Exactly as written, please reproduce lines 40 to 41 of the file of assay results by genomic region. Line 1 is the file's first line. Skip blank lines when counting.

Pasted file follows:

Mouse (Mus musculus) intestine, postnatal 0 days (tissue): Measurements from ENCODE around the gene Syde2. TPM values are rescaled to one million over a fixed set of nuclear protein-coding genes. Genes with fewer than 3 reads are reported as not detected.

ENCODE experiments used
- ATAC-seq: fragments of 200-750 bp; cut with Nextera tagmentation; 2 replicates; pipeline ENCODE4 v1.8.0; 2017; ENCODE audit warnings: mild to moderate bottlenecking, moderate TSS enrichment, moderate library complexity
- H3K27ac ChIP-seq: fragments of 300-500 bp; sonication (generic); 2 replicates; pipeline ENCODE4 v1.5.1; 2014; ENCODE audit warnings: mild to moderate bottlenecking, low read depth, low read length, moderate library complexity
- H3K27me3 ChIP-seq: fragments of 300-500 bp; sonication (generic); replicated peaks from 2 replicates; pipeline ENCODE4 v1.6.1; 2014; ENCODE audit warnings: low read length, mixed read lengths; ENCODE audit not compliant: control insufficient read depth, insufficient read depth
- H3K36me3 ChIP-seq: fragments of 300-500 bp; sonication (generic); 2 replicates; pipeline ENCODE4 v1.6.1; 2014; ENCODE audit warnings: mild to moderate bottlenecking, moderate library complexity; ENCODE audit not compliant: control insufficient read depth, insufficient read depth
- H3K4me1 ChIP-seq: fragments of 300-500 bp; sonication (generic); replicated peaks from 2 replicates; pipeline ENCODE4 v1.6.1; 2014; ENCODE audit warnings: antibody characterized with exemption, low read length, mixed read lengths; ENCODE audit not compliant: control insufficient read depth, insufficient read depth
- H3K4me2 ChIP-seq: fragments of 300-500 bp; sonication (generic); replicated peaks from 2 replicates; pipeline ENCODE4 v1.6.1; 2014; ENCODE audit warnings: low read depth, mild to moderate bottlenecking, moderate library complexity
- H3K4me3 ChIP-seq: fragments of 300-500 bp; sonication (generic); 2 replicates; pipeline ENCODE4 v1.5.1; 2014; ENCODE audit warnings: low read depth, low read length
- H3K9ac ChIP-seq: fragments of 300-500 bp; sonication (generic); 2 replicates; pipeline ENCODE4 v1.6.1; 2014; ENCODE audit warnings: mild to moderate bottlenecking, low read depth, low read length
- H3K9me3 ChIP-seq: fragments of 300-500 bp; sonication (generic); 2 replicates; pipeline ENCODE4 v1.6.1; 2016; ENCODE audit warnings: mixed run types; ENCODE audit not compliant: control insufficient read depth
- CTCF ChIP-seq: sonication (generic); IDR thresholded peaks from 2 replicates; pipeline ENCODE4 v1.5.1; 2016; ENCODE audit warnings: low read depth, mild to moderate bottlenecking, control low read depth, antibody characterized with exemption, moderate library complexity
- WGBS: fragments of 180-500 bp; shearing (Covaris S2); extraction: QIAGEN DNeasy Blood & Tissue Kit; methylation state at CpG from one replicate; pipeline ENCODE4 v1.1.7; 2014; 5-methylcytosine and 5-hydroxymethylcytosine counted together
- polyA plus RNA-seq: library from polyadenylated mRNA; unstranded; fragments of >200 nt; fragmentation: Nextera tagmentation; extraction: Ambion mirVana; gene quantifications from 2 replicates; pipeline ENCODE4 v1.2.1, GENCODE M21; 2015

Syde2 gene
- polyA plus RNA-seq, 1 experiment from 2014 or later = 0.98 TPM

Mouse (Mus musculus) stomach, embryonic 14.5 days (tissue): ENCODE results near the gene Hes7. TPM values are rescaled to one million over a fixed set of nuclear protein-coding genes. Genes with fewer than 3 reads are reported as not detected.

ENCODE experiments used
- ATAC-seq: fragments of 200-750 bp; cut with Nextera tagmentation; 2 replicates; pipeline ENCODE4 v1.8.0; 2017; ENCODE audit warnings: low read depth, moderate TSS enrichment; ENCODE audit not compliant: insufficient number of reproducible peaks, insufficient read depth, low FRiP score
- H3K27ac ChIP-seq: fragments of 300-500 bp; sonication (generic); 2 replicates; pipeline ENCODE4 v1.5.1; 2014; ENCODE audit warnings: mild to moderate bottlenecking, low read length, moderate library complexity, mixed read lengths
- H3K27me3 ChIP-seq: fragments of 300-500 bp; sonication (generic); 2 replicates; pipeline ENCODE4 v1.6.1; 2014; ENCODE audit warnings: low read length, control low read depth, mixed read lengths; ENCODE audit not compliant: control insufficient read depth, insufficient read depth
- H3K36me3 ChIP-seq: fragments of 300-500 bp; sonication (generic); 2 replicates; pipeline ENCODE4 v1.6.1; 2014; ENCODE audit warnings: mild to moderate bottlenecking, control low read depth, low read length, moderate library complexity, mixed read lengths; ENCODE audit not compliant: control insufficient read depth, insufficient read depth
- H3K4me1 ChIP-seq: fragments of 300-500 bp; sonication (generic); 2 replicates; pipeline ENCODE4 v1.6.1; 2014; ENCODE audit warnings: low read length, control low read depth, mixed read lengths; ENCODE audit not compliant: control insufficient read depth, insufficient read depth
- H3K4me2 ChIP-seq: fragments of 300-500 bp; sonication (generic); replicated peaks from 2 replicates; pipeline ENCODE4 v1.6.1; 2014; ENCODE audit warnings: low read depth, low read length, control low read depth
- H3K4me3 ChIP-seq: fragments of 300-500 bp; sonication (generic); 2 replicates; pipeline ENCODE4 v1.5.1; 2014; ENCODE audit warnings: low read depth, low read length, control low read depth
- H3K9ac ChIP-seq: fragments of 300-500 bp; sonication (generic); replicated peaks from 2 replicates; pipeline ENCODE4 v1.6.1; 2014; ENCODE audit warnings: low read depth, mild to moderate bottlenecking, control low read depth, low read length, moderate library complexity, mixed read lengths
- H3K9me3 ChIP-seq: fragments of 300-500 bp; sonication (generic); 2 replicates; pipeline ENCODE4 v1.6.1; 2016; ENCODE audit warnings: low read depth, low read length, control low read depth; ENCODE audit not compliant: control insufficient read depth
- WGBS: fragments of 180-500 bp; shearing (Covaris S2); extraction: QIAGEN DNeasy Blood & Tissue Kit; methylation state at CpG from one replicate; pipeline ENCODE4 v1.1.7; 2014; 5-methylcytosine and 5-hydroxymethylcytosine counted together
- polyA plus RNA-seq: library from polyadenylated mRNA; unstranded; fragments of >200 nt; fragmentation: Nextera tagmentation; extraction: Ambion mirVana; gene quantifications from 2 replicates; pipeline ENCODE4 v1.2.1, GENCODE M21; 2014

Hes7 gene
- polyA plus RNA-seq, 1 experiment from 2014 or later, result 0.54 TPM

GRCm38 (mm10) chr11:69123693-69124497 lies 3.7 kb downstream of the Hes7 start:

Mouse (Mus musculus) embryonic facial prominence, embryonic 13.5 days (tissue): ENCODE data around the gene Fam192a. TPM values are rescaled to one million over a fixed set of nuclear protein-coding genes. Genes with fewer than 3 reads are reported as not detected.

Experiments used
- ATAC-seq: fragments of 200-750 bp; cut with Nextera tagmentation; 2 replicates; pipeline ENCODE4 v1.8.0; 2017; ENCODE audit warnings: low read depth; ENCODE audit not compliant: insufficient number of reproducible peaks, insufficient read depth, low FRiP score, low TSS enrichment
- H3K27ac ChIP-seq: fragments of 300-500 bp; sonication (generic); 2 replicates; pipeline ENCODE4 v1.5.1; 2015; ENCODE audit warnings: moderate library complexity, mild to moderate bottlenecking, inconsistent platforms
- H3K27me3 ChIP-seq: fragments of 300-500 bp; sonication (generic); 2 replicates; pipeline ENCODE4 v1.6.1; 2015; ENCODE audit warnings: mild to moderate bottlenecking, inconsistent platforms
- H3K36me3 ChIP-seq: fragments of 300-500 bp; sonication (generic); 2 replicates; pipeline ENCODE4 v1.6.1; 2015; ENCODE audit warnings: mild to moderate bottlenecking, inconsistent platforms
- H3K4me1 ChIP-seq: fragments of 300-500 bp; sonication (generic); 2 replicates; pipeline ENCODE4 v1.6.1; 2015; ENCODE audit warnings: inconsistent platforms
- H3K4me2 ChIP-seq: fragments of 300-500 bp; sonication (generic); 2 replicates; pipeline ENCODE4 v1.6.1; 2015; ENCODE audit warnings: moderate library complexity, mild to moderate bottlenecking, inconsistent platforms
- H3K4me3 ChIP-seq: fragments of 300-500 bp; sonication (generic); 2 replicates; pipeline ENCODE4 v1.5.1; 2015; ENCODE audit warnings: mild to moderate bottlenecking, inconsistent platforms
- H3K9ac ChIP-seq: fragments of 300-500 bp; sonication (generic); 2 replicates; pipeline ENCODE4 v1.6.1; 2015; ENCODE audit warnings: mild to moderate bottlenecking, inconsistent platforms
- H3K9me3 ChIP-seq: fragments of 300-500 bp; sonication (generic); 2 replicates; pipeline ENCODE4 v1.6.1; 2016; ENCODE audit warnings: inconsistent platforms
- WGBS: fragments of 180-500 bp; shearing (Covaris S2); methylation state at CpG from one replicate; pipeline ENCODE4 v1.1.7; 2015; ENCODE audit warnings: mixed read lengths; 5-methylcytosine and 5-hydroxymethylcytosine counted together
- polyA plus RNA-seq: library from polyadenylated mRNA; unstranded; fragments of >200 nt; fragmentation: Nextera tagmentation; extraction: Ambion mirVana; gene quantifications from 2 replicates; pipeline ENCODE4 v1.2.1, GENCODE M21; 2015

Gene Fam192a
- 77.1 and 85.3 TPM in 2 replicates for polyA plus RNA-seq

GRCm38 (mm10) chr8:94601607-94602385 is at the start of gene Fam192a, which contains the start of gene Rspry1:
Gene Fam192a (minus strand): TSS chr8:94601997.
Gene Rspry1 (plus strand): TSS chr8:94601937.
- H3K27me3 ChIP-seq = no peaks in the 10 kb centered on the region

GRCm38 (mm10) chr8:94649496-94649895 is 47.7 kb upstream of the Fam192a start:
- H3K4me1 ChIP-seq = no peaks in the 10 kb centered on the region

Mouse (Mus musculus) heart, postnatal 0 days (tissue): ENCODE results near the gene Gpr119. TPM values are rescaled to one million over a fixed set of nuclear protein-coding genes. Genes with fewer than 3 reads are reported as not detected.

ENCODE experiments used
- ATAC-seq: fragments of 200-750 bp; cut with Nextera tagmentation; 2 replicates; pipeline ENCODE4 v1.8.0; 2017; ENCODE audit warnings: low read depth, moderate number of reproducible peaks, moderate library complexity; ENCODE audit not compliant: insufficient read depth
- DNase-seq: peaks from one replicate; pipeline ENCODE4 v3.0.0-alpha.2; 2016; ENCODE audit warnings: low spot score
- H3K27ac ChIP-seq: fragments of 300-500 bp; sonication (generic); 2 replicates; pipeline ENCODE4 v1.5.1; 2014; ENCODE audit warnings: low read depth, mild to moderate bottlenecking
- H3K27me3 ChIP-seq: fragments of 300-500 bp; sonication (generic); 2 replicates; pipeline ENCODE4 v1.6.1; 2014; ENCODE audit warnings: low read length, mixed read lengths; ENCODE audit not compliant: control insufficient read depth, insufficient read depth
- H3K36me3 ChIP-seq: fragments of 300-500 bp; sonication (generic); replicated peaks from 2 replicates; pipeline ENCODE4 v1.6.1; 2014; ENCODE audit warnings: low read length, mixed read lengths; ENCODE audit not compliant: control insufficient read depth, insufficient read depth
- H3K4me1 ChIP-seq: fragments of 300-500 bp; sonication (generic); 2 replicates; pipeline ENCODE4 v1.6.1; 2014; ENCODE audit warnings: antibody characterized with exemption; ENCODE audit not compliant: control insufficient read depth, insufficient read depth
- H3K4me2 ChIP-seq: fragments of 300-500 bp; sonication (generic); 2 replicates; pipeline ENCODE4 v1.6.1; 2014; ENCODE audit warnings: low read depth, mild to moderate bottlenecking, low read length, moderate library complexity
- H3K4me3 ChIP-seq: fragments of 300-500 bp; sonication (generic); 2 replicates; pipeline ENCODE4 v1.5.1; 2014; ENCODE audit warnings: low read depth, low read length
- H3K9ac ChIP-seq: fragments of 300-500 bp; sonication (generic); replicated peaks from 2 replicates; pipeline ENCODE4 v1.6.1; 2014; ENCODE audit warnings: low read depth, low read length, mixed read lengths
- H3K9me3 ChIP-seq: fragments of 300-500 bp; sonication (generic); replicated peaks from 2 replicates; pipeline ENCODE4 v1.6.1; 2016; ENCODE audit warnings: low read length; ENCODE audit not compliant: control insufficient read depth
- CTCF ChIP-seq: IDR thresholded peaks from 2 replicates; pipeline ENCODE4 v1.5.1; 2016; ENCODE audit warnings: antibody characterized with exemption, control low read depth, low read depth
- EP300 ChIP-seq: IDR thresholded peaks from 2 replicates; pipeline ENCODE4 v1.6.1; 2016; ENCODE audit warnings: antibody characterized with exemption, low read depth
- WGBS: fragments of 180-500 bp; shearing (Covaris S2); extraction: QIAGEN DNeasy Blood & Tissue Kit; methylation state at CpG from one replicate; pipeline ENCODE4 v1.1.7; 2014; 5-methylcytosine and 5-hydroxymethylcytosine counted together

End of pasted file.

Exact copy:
- H3K4me2 ChIP-seq: fragments of 300-500 bp; sonication (generic); 2 replicates; pipeline ENCODE4 v1.6.1; 2015; ENCODE audit warnings: moderate library complexity, mild to moderate bottlenecking, inconsistent platforms
- H3K4me3 ChIP-seq: fragments of 300-500 bp; sonication (generic); 2 replicates; pipeline ENCODE4 v1.5.1; 2015; ENCODE audit warnings: mild to moderate bottlenecking, inconsistent platforms